Benefits of advanced analytics include better quality, cost savings, uninterrupted customer service or bigger market share. Adoption can drive supply chain process redesign, with processes that fully relied on human judgement that can now be heavily powered with predictive and prescriptive analytics.
3) Internet of Things
The Internet of Things (IoT) is the network of physical objects that contains embedded technology to communicate and sense or interact with their internal states or the external environment. Adoption is growing in select supply chain domains, but rarely as part of a complete end-to-end supply chain process for now. One exception is the air and defence industry, where planes have thousands of sensors and data is leveraged in the extended supply chain.
Potential uses are in sourcing, manufacturing, logistics, demand management and services. Some manufacturers for example, are assessing the business value of expanding beyond their current use of operational technology. Logistics groups already use sensors to track assets or containers, and are now examining the additional benefits of IoT opening them to an internet-based world.
4) Intelligent things
Gartner describes intelligent things as having the ability to operate unsupervised for a defined period to complete a task. Intelligent things — such as autonomous vehicles, drones and robotics — will make their initial impact across a wide spectrum of asset-centric, product-centric and service-centric industries, particularly for their ability to do physical work with greater reliability, lower costs, increased safety and higher productivity.
Companies will also be able to shift goods faster, which may then pose a challenge for restocking and supplying demand. The ability for organisations to assist, replace or redeploy their human workers in more value-adding activities creates potentially high — and occasionally transformational — business benefits.
5) Conversational systems
Conversational systems will drive the next big paradigm shift in how humans interact with the digital world. They’re most recognisably implemented today in virtual personal assistants (such as Siri, Google Assistant and Amazon Alexa), in chatbots and virtual customer assistants. These systems can handle discovery questions and offer solutions without any human involvement.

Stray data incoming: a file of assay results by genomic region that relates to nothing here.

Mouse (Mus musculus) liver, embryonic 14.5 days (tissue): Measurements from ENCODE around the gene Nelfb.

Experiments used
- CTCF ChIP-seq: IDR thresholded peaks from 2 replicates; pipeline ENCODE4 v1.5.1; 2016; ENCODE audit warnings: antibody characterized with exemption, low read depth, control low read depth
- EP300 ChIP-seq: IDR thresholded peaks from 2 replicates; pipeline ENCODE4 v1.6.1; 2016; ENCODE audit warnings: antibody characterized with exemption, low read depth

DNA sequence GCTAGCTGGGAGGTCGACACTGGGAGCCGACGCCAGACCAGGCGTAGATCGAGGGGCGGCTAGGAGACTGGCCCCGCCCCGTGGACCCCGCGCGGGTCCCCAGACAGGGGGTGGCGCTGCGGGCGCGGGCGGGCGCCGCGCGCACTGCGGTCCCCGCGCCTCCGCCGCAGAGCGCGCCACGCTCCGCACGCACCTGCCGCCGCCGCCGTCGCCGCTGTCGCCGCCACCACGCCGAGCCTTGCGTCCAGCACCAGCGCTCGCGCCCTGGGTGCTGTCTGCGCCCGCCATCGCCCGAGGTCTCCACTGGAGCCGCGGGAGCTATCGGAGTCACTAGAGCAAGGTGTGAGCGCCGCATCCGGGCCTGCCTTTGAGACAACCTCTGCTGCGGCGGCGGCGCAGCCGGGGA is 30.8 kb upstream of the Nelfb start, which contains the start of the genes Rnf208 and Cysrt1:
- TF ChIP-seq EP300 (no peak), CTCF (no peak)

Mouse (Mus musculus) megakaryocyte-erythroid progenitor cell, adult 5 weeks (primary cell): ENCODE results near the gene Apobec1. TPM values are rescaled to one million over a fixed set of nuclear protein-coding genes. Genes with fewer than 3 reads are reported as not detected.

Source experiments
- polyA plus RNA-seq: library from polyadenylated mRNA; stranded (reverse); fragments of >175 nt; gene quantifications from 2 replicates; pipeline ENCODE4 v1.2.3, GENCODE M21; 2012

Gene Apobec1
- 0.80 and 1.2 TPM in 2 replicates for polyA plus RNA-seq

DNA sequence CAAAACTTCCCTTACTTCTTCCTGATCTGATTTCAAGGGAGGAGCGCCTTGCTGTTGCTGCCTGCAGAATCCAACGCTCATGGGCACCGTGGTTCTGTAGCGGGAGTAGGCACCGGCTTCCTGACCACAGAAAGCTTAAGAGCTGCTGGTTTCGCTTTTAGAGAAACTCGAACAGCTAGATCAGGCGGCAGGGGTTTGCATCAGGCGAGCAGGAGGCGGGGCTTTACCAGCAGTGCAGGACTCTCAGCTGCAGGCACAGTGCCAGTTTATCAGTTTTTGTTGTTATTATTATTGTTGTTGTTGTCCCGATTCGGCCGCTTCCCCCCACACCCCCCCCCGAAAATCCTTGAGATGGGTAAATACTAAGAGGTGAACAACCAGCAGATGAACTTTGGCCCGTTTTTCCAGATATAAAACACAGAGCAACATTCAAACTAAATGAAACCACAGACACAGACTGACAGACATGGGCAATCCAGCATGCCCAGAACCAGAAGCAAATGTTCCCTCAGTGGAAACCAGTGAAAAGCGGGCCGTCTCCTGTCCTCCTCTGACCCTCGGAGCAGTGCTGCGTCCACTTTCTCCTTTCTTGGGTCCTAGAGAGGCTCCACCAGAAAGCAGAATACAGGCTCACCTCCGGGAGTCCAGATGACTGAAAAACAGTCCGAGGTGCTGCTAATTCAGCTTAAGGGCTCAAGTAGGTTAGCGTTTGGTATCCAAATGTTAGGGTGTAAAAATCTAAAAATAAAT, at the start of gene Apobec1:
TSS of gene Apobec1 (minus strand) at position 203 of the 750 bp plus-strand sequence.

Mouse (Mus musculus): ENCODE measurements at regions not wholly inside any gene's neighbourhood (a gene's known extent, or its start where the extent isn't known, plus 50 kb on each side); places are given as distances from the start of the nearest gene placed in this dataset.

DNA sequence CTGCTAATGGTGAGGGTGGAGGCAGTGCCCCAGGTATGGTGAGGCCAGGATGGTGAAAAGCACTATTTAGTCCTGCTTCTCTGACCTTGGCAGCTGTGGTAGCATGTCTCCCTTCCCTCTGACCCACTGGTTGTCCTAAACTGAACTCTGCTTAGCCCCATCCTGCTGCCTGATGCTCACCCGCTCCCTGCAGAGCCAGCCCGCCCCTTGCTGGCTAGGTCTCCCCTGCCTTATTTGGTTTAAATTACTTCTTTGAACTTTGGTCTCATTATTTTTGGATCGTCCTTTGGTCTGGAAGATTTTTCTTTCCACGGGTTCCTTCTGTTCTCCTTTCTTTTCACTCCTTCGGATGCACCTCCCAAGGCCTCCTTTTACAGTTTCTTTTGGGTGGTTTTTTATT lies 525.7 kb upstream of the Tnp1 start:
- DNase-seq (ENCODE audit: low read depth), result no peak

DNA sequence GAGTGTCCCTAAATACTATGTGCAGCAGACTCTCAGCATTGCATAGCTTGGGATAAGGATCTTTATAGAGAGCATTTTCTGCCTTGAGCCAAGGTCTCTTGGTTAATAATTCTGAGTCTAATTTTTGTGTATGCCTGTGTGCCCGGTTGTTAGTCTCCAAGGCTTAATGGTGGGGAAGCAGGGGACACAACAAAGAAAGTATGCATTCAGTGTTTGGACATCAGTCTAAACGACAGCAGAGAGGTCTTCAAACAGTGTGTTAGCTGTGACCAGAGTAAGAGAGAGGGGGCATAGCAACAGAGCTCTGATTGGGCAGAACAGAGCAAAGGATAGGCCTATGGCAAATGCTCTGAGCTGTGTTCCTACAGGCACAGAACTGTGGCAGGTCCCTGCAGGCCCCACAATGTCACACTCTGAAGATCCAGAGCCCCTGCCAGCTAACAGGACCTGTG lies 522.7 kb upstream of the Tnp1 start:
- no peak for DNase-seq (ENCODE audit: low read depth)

Conversational systems can go as far as enabling transactions, handling payments, ensuring delivery and providing customer service. In warehouse operations, for example, industrialised ‘transactional voice’ technologies support the structured activities of frontline workers using speech recognition and/or speech synthesis technology to drive transactional activities, such as order, carton or item picking.
6) Robotic process automation
Robotic process automation tools offer potential ways to automate all or some stages of manual rule-based processes that were previously not automated. If applied to the right supply chain processes, they can reduce costs, speed up various manual tasks, eliminate keying error and link applications.
The types of processes organisations have applied robotic process automation tools to include elements of business partner onboarding, claims handling and processing, or regulatory compliance reporting. With early adopters in the finance and insurance industry, we now see other industries including supply chain taking advantage. The tools have proven to be very effective in simple uses, mainly where a third party in the supply chain will not provide an API or other means for automated data integration.
7) Immersive technologies
Immersive technologies, such as virtual reality (VR) and augmented reality (AR), are part of a new wave of computing devices that transform the way individuals interact with one another and with software systems. Supply chain businesses can use this technology to enhance their customer and employee digital experiences.